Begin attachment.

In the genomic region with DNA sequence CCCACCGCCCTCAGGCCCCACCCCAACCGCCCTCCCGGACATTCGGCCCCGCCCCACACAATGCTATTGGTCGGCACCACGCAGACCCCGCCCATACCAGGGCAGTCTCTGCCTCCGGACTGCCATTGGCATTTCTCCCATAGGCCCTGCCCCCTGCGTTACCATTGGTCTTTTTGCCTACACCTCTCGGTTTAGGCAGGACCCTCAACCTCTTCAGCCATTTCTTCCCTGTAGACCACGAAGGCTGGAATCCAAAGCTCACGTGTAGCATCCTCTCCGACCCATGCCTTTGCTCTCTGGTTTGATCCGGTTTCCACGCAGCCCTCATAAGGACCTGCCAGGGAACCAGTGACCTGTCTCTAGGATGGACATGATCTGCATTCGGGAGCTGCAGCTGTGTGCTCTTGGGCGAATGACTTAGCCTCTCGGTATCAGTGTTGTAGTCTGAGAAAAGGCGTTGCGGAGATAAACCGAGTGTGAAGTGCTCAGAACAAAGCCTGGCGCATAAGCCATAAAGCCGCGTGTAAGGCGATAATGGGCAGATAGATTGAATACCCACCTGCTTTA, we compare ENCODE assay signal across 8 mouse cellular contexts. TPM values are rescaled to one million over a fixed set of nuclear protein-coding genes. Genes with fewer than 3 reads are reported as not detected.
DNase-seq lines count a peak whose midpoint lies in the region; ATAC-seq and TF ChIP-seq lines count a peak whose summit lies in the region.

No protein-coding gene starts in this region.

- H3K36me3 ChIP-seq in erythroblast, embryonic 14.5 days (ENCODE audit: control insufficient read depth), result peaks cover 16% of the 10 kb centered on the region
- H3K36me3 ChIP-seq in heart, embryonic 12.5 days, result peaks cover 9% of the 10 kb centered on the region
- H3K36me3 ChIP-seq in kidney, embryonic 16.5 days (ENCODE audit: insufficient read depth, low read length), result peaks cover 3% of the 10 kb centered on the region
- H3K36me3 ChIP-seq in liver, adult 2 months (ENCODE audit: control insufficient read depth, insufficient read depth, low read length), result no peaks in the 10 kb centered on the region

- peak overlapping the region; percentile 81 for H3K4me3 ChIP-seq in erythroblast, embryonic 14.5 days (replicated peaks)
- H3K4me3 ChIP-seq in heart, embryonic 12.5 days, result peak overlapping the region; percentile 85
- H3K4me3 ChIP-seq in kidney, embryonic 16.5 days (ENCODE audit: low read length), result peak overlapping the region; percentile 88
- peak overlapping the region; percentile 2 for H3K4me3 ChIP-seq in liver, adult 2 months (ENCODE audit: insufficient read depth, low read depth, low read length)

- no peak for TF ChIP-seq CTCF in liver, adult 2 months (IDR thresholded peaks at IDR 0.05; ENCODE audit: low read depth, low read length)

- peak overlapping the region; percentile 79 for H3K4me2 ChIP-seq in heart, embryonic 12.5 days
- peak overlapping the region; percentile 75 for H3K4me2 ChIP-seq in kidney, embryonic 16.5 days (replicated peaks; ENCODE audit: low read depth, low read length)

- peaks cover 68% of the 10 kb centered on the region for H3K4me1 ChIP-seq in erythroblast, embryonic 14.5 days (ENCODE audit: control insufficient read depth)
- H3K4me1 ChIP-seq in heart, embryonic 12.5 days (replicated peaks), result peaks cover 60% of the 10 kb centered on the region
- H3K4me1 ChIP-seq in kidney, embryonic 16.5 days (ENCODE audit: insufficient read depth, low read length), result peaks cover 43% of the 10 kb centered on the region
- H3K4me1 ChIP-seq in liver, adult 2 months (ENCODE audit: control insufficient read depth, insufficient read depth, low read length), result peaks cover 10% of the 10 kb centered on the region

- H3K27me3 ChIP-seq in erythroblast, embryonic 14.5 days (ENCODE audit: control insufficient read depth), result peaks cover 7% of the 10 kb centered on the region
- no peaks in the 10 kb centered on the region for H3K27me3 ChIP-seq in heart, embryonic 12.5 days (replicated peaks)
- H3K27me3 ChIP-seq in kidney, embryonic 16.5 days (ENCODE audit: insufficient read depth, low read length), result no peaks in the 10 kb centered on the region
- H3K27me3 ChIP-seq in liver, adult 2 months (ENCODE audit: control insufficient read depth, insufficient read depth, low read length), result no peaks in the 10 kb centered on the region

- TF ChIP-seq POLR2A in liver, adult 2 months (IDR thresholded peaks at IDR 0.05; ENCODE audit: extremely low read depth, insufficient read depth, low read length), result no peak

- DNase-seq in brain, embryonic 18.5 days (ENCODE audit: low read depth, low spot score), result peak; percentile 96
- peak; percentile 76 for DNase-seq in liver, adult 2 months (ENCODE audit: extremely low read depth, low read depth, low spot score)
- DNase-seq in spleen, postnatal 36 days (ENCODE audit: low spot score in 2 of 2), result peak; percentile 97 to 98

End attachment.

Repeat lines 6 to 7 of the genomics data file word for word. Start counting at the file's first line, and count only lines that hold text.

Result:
- H3K36me3 ChIP-seq in kidney, embryonic 16.5 days (ENCODE audit: insufficient read depth, low read length), result peaks cover 3% of the 10 kb centered on the region
- H3K36me3 ChIP-seq in liver, adult 2 months (ENCODE audit: control insufficient read depth, insufficient read depth, low read length), result no peaks in the 10 kb centered on the region